After we merged the registry files, we thought we may have to reboot to get the printers to appear, but simply restarting the Print Spool service made the printers reappear like magic.


From time to time our IT auditors sync offline files back to the server and a file gets corrupt.  The corrupt file is typically 0 KB and is impossible to remove/change permissions/take ownership/etc.  I did some research the other day on how to remove these files.  One of the first "solutions" I came across was to reboot the server into Safe Mode and remove the file that way.  That was incredible unpractical, so I continued searching.  The next solution I came across was so simple it seemed ridiculous… but I tried it anyway… and it worked.  :-)  The solution was to rename the file's parent folder, then rename it back to the original name.  This procedure allowed the file to safely pass over to Elysium.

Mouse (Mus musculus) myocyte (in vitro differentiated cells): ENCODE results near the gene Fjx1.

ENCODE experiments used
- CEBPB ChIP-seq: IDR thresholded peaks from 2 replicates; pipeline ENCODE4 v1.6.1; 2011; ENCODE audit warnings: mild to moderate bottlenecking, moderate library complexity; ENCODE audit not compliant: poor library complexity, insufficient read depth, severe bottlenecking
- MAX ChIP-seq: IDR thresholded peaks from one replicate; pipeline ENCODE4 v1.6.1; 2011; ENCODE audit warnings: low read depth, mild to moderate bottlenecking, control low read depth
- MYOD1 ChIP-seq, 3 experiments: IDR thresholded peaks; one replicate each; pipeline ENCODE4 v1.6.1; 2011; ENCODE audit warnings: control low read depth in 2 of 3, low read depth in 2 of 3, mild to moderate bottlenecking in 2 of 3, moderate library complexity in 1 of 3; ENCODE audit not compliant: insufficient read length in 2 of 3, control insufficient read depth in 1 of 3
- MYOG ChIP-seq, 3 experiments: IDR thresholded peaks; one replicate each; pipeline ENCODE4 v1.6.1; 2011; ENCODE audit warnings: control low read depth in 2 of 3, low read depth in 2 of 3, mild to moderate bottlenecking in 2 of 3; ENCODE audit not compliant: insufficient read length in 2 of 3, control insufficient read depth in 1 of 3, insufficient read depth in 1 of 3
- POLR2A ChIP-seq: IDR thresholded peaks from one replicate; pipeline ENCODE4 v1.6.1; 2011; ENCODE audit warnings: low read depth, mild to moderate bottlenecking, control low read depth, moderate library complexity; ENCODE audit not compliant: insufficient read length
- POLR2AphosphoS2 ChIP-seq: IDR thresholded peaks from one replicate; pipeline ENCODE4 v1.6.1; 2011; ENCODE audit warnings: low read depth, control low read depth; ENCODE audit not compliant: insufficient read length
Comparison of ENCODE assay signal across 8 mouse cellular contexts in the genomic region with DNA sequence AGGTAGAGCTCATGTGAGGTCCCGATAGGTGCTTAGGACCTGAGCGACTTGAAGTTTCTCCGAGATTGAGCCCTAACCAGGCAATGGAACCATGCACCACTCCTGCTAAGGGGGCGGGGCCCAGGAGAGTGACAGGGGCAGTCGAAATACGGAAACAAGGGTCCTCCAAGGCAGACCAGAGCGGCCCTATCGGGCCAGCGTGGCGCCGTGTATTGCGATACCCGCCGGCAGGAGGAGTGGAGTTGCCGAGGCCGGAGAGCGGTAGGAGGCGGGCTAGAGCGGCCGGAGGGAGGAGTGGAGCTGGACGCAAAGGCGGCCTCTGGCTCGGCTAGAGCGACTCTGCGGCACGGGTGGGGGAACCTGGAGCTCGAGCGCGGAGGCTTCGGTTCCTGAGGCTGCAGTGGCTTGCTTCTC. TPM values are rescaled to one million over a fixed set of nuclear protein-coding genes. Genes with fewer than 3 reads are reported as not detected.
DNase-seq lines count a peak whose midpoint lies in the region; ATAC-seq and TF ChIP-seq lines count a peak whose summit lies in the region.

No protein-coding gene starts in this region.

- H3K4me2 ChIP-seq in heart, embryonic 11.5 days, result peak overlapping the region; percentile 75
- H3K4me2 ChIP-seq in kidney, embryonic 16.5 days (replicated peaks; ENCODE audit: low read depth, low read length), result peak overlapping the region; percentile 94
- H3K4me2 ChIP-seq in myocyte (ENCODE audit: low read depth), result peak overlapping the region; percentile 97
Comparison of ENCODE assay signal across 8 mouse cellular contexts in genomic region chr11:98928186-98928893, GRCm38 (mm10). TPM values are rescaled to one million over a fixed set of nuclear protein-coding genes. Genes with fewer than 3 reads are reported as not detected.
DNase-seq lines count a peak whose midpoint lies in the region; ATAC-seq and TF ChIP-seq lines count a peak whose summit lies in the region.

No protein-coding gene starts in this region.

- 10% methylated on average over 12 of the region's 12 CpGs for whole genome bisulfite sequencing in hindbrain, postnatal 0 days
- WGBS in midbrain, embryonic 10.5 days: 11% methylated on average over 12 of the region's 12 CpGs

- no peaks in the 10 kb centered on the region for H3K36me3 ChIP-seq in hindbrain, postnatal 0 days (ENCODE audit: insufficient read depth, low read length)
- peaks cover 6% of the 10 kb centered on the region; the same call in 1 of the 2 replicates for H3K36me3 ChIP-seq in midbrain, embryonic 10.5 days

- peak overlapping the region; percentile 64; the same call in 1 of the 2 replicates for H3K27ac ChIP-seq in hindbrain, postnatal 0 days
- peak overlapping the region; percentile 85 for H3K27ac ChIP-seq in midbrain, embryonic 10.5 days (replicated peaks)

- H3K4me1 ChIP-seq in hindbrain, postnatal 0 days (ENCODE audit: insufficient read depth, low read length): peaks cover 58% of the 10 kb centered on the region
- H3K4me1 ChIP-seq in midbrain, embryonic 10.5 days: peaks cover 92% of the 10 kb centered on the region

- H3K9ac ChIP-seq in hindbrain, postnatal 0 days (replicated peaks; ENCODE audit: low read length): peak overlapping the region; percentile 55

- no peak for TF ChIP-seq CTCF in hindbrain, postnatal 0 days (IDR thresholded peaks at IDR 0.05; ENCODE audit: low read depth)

Typically, we run memory diagnostics from a bootable CD, but if you are trying to troubleshoot a computer in another city this is not always possible. Windows 7, Vista, Server 2008, and Server 2008 R2 have a built in utility called mdsched.exe. The utility can be started from a Windows session and will start automatically at the next reboot. The default is a simple memory diagnostic, but extended testing can be performed. Results will display during the test, on screen after the test, and in the Event Viewer under Applications and Services > Microsoft > Windows > MemoryDiagnostics-Results > Memory Diagnostic Tool  after the test is complete.
More detailed information can be found here: [more]


Robocopy that ships with Windows 7/2008 seems to have a bug. If you specify /MT (for multiple threads), it forces /E (copy empty directories).  This causes it to run much more slowly.  Even if all the destination directories have already been created, it still accesses each one.  If copying over a relatively slow connection,  it can be very slow if you use /MT. [more]